Republican Senate candidate Chris McGrath, who will take on Democratic Sen. Todd Kaminsky in November, is warning against efforts by New York City Democrats to bring back the “commuter tax.”
The nonresident income tax was included in the New York City Council’s legislative wish list that was submitted to Albany lawmakers earlier this year.
“This modest charge amounted to 0.45 percent of wage earners’ income, and 0.65 percent of the earnings of the self-employed,” the City Council wrote in its request. “The repeal of the commuter tax has cost the city billions in cumulative revenue.”
The City Council has repeatedly asked for the restoration of the 33-year-old tax on commuters in the state who work in New York City since it was repealed by the State Legislature in 1999.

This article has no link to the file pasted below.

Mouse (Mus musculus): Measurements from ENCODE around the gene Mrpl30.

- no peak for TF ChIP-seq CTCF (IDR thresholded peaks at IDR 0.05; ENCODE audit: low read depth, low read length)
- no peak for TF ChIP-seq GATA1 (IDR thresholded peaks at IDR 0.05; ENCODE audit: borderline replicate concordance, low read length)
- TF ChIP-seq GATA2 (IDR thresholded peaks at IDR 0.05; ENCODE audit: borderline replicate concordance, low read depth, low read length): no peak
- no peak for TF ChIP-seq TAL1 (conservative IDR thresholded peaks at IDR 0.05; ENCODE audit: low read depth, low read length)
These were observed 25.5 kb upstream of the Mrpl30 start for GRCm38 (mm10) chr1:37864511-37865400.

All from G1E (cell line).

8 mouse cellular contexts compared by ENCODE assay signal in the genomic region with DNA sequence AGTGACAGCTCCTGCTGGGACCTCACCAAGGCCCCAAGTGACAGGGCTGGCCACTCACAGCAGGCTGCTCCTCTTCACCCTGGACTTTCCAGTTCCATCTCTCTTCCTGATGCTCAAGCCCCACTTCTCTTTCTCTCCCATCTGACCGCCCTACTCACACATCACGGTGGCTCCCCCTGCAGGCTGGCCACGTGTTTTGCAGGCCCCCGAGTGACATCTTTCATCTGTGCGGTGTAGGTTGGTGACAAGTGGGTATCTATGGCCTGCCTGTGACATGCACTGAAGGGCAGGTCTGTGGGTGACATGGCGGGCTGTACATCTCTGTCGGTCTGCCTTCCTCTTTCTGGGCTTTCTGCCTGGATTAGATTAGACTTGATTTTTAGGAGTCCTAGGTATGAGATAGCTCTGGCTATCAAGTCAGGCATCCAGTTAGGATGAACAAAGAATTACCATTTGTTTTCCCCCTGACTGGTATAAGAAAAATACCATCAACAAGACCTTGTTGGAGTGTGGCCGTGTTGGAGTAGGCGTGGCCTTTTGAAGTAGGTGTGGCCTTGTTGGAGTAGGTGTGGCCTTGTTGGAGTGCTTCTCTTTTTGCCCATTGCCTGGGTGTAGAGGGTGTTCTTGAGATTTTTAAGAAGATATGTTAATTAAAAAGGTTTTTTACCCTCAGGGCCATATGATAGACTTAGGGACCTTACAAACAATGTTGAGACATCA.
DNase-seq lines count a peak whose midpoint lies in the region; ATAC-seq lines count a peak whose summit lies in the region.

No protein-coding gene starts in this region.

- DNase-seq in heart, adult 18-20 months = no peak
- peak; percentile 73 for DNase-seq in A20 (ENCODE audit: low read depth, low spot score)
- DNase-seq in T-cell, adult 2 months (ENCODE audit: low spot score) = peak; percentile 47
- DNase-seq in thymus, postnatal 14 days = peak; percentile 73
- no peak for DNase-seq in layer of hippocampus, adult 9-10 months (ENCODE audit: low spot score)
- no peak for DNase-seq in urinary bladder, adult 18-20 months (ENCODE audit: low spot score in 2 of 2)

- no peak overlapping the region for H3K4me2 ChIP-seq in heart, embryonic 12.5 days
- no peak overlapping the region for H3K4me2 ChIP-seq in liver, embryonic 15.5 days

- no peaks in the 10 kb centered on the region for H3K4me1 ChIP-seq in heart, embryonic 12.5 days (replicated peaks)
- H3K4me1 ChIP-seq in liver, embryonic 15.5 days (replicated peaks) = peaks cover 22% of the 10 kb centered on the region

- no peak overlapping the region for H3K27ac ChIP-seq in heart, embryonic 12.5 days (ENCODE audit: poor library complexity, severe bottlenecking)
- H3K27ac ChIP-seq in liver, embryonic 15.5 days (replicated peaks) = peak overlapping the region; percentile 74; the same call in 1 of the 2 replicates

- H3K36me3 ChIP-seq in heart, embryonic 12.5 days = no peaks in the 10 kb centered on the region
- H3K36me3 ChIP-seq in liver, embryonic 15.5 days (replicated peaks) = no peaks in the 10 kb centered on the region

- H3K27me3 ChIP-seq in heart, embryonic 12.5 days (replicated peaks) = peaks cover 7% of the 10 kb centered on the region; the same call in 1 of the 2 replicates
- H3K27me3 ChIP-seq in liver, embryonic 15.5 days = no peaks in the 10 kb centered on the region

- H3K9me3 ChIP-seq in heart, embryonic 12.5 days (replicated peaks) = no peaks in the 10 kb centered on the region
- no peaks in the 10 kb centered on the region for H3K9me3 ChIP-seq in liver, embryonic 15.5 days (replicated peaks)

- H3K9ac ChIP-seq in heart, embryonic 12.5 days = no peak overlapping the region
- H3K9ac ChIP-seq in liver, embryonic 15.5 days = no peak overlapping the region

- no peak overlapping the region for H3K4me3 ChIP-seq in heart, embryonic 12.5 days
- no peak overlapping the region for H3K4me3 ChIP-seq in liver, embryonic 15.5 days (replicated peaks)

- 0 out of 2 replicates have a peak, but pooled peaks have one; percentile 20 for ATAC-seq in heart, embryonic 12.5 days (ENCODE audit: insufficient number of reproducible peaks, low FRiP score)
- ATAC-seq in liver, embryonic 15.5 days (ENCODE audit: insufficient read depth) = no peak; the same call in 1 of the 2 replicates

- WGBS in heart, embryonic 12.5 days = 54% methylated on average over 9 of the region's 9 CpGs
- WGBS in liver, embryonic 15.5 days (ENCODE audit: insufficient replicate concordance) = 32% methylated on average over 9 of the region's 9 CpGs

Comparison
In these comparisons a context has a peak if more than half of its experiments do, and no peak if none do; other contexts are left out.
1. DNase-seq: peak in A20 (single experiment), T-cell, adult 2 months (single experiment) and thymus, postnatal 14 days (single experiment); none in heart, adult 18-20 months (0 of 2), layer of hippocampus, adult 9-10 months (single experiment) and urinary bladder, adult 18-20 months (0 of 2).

McGrath contends that if Democrats win back control of the Senate they would restore the tax, costing Long Island Rail Road riders an additional $728 each year.
“When the City Council and Senate Democrats look at Long Islanders, they don’t see hardworking men and women; they see dollar signs,” McGrath said. “Time and again, they fill their coffers at our expense, fulfilling their own costly agenda and making it tougher for our middle class to get by.”
Kaminsky (D-Long Beach) is “strongly opposed to a commuter tax,” said spokesman Isaac Goldberg.
“No amount of lies and scare tactics from McGrath will change that. If Chris McGrath wants to be a serious candidate, he could start by telling the truth,” Goldberg said.
Kaminsky defeated McGrath in an April special election for the seat Dean Skelos forfeited with his corruption conviction.